https://mobile.nytimes.com/2017/05/01/us/politics/sent-to-prison-by-a-software-programs-secret-algorithms.htmlWhen Chief Justice John G. Roberts Jr. visited Rensselaer Polytechnic Institute last month, he was asked a startling question, one with overtones of science fiction.
“Can you foresee a day,” asked Shirley Ann Jackson, president of the college in upstate New York, “when smart machines, driven with artificial intelligences, will assist with courtroom fact-finding or, more controversially even, judicial decision-making?”
The chief justice’s answer was more surprising than the question. “It’s a day that’s here,” he said, “and it’s putting a significant strain on how the judiciary goes about doing things.”
He may have been thinking about the case of a Wisconsin man, Eric L. Loomis, who was sentenced to six years in prison based in part on a private company’s proprietary software. Mr. Loomis says his right to due process was violated by a judge’s consideration of a report generated by the software’s secret algorithm, one Mr. Loomis was unable to inspect or challenge.
Maybe you see nothing wrong with this? At a minimum a defendant has a constitutional right to inspect and challenge all evidence used against him. But maybe you think that Big Data is Unbiased and Fair?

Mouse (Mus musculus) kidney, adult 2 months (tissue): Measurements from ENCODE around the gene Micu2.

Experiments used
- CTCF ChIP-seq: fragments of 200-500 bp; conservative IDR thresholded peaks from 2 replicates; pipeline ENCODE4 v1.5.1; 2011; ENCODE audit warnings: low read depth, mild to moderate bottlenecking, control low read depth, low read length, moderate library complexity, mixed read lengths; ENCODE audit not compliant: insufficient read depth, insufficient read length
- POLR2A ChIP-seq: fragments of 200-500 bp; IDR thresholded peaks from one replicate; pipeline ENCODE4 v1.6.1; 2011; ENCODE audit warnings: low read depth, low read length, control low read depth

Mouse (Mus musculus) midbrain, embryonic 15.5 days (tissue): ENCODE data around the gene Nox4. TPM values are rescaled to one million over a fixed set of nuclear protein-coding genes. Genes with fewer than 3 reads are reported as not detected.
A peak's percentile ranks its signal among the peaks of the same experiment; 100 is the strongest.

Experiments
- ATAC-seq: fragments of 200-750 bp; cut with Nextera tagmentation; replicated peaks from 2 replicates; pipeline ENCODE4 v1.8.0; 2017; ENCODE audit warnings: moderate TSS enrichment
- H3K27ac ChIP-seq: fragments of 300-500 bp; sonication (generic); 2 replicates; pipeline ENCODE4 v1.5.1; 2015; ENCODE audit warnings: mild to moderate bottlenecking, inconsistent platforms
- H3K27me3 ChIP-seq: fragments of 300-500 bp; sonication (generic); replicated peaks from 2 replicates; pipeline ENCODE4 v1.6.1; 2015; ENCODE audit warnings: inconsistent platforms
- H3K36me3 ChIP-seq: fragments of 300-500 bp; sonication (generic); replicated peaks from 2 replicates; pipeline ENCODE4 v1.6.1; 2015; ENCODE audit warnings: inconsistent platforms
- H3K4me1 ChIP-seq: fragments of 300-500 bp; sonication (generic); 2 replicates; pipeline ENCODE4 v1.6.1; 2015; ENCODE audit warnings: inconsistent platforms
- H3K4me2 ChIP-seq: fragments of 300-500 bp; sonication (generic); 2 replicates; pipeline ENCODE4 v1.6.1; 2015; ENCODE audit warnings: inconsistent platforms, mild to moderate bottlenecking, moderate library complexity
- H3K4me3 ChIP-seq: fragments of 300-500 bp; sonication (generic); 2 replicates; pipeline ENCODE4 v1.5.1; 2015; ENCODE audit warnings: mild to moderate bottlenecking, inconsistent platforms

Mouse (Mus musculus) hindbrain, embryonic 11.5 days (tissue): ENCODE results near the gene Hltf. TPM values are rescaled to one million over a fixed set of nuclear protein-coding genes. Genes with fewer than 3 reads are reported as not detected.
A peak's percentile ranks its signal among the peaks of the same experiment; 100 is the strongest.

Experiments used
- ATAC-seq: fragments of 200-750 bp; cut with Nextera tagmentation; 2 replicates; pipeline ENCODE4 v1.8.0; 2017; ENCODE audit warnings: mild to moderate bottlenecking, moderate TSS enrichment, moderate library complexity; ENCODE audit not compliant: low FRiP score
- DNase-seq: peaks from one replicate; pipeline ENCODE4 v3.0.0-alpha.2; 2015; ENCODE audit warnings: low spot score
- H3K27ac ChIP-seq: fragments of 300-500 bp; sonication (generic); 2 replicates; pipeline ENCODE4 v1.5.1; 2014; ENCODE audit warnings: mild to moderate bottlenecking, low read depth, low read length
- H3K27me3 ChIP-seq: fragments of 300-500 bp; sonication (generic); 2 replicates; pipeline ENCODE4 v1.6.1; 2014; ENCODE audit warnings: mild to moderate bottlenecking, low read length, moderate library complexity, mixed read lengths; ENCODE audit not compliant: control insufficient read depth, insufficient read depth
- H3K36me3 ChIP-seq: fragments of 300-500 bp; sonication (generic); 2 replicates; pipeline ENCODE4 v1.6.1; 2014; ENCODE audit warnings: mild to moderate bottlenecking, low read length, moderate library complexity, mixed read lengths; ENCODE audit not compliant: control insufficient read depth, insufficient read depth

Well perhaps you should consider this:
https://www.sciencedaily.com/releases/2017/04/170413141055.htmIn debates over the future of artificial intelligence, many experts think of the new systems as coldly logical and objectively rational. But in a new study, researchers have demonstrated how machines can be reflections of us, their creators, in potentially problematic ways. Common machine learning programs, when trained with ordinary human language available online, can acquire cultural biases embedded in the patterns of wording, the researchers found. These biases range from the morally neutral, like a preference for flowers over insects, to the objectionable views of race and gender
http://science.sciencemag.org/content/356/6334/183Machine learning is a means to derive artificial intelligence by discovering patterns in existing data. Here, we show that applying machine learning to ordinary human language results in human-like semantic biases. We replicated a spectrum of known biases, as measured by the Implicit Association Test, using a widely used, purely statistical machine-learning model trained on a standard corpus of text from the World Wide Web. Our results indicate that text corpora contain recoverable and accurate imprints of our historic biases, whether morally neutral as toward insects or flowers, problematic as toward race or gender, or even simply veridical, reflecting the status quo distribution of gender with respect to careers or first names. Our methods hold promise for identifying and addressing sources of bias in culture, including technology.